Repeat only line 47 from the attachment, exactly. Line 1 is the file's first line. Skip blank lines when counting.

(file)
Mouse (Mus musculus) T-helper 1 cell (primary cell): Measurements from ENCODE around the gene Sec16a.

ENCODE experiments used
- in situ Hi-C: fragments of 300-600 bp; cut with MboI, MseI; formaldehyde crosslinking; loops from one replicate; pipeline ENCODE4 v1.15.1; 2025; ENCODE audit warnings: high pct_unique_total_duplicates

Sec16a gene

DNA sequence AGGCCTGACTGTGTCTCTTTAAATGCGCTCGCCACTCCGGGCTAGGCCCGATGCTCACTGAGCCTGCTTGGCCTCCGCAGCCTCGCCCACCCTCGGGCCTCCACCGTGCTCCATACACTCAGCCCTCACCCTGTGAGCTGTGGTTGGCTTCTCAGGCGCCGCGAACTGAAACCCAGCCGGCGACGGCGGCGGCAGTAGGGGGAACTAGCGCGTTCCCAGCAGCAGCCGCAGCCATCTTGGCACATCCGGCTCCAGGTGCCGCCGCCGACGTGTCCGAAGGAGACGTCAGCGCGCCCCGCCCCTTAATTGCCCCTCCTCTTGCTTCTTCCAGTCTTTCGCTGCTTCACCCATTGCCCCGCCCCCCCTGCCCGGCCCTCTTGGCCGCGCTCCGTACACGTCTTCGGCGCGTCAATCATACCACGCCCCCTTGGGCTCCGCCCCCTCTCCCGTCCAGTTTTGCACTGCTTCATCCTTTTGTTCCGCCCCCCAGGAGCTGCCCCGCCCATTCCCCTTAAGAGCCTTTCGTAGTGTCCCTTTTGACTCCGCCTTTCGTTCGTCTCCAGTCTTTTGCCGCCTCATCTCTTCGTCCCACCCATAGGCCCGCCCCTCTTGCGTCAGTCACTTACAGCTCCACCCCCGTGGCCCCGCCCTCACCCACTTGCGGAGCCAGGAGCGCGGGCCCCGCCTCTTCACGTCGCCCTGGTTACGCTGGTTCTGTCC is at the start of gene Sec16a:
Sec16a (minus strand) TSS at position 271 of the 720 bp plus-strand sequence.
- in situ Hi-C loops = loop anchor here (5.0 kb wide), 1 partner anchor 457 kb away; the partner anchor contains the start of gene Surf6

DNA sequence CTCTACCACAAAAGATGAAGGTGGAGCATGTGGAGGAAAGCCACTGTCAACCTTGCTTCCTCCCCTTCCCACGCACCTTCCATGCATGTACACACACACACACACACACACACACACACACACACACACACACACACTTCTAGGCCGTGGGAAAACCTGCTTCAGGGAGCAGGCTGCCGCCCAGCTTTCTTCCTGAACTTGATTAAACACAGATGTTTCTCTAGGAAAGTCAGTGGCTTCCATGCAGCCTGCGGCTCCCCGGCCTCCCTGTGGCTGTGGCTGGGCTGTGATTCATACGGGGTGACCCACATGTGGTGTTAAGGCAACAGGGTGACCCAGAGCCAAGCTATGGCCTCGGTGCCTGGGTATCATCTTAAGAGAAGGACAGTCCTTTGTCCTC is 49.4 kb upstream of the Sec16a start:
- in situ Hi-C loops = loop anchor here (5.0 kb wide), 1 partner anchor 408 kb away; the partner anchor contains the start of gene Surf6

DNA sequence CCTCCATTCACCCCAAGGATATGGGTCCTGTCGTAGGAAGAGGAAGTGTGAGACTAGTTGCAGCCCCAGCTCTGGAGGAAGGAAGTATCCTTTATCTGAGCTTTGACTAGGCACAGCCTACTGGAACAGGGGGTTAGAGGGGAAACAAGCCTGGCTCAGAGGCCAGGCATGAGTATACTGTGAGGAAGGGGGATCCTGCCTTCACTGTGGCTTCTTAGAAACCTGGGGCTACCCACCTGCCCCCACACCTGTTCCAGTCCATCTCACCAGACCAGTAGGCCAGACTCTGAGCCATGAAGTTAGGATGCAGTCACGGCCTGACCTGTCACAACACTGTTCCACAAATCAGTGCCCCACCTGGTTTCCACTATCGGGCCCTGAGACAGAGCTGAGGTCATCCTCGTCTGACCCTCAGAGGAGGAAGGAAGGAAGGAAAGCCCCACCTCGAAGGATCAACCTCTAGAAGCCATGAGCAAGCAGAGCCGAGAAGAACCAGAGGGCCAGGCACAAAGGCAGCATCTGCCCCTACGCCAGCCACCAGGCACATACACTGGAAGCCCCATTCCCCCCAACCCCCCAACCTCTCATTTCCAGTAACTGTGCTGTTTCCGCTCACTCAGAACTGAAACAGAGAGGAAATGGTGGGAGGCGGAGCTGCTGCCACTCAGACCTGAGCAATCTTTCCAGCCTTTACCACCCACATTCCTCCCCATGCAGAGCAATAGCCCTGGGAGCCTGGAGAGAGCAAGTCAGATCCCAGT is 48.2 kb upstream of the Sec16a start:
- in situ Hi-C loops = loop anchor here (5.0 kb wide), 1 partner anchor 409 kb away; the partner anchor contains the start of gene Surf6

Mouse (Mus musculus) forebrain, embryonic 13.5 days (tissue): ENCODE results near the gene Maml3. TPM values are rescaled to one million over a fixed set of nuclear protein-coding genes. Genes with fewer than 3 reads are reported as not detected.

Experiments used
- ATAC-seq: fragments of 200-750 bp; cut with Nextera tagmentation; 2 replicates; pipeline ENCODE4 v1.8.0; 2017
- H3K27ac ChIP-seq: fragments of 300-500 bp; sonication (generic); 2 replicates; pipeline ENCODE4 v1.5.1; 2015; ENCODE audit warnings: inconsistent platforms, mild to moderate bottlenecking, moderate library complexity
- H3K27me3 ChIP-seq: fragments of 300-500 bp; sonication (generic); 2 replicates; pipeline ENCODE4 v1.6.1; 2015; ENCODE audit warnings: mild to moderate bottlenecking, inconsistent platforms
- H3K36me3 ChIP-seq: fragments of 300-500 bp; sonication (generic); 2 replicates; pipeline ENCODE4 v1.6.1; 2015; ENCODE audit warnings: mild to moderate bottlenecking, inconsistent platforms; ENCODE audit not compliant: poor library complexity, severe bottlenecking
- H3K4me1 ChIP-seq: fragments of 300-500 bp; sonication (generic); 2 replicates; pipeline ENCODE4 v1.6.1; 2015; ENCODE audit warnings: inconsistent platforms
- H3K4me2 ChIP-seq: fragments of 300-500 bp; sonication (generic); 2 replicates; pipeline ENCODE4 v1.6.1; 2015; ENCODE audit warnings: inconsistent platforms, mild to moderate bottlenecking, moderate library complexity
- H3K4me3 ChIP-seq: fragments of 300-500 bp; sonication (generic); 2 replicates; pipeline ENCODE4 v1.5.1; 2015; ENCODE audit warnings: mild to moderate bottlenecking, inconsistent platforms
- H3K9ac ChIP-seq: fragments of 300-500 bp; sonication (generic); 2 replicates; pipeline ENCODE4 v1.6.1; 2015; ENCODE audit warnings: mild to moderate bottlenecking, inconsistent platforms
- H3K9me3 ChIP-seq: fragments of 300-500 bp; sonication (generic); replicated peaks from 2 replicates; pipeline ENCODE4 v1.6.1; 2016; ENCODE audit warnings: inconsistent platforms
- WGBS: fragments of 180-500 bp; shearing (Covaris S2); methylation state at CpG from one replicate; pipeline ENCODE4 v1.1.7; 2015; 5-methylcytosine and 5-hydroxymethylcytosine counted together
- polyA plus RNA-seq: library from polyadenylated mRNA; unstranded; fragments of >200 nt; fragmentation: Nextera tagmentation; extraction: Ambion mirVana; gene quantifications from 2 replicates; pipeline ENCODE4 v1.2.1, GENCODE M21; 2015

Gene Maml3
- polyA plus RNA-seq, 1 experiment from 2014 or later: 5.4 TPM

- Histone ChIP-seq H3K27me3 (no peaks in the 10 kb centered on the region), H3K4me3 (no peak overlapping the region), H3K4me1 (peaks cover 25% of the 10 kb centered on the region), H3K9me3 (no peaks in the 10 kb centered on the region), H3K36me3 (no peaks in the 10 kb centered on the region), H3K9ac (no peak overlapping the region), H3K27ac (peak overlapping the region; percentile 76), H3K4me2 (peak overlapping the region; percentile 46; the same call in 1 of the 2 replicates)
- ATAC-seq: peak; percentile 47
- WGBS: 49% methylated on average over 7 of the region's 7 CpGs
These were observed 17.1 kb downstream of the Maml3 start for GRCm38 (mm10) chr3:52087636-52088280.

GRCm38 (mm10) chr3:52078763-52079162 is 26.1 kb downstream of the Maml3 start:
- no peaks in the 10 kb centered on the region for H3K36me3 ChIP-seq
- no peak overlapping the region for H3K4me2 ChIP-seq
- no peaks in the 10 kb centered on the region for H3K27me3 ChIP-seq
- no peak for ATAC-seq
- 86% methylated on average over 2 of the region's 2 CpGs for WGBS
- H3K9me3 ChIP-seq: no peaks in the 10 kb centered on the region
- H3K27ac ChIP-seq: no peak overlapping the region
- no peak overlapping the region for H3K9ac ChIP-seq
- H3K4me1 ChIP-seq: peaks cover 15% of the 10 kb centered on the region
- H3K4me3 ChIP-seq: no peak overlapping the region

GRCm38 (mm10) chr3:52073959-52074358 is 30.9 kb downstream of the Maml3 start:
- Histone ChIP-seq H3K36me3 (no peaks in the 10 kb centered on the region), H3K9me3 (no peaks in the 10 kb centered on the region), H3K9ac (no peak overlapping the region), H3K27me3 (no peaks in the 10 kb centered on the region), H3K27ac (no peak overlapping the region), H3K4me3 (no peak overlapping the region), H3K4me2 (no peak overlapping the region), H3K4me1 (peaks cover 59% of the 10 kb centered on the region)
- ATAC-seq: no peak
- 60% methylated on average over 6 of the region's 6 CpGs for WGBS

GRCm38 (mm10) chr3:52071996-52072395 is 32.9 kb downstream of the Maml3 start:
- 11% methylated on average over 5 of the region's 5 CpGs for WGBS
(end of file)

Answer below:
- 11% methylated on average over 5 of the region's 5 CpGs for WGBS